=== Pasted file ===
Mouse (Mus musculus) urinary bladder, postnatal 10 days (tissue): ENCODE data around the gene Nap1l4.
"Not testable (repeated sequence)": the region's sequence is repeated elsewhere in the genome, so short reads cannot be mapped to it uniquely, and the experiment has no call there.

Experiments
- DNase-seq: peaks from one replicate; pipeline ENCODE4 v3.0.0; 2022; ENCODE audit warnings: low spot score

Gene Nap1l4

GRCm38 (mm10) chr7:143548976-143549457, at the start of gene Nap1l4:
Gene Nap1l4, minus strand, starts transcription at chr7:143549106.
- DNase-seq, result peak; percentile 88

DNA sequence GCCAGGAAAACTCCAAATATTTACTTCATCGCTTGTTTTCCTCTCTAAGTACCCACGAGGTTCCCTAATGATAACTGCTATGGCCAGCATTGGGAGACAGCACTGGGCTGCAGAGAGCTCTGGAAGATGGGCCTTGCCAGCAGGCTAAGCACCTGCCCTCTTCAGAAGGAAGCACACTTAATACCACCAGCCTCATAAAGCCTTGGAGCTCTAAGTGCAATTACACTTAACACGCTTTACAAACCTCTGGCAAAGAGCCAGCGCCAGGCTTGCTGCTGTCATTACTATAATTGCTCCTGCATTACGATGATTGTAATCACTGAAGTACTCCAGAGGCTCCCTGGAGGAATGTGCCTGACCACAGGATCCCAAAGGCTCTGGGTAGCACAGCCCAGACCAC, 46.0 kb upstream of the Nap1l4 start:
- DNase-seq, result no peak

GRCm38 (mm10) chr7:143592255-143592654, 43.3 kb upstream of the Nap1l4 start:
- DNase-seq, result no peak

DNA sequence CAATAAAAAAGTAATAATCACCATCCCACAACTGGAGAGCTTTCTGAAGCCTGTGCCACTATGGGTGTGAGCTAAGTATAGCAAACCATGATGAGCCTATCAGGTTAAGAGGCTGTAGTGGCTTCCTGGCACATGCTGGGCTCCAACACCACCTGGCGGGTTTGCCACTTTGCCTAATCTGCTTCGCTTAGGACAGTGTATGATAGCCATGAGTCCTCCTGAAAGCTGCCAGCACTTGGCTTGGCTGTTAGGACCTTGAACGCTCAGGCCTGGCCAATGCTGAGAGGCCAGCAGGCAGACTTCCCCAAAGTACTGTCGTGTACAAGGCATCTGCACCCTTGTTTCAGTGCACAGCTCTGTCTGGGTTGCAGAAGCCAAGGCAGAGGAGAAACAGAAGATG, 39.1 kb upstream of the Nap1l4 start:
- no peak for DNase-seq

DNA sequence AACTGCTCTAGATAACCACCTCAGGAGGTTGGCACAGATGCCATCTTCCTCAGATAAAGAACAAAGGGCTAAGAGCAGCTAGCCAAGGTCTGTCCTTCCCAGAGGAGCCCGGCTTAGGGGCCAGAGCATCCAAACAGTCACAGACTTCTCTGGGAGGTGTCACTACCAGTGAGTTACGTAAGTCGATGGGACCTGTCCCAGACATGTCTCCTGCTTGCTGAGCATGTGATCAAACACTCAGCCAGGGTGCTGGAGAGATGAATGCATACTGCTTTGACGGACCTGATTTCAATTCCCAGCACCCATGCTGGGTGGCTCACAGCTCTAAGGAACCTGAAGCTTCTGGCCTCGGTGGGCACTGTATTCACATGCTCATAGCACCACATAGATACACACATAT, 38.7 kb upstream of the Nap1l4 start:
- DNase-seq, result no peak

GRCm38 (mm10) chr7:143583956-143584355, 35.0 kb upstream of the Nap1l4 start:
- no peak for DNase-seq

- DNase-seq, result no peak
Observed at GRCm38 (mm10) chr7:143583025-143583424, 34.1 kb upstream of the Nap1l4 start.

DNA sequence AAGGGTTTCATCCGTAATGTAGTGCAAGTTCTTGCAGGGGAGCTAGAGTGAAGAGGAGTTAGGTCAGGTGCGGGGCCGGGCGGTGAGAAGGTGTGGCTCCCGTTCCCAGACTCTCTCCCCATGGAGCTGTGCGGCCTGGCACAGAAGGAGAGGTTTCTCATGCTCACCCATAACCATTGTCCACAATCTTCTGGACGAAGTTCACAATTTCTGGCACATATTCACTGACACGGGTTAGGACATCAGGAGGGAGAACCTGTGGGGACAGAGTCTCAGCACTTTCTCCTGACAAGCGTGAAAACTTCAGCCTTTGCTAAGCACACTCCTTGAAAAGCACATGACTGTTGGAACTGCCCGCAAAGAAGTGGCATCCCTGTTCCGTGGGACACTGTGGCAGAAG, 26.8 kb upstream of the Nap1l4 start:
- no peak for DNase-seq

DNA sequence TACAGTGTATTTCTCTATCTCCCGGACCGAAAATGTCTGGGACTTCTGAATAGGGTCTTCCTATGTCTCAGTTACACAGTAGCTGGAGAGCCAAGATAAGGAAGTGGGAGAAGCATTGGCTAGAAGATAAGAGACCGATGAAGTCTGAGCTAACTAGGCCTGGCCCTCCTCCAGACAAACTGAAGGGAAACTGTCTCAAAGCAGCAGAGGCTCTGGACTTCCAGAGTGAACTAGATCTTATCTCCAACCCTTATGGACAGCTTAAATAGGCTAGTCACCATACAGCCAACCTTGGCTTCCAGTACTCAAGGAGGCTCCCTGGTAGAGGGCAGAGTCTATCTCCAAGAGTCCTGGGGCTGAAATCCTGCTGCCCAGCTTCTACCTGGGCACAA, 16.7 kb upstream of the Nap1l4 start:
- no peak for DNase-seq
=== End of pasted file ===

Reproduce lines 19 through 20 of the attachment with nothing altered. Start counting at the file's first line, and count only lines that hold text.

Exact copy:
- DNase-seq, result no peak
Observed at GRCm38 (mm10) chr7:143583025-143583424, 34.1 kb upstream of the Nap1l4 start.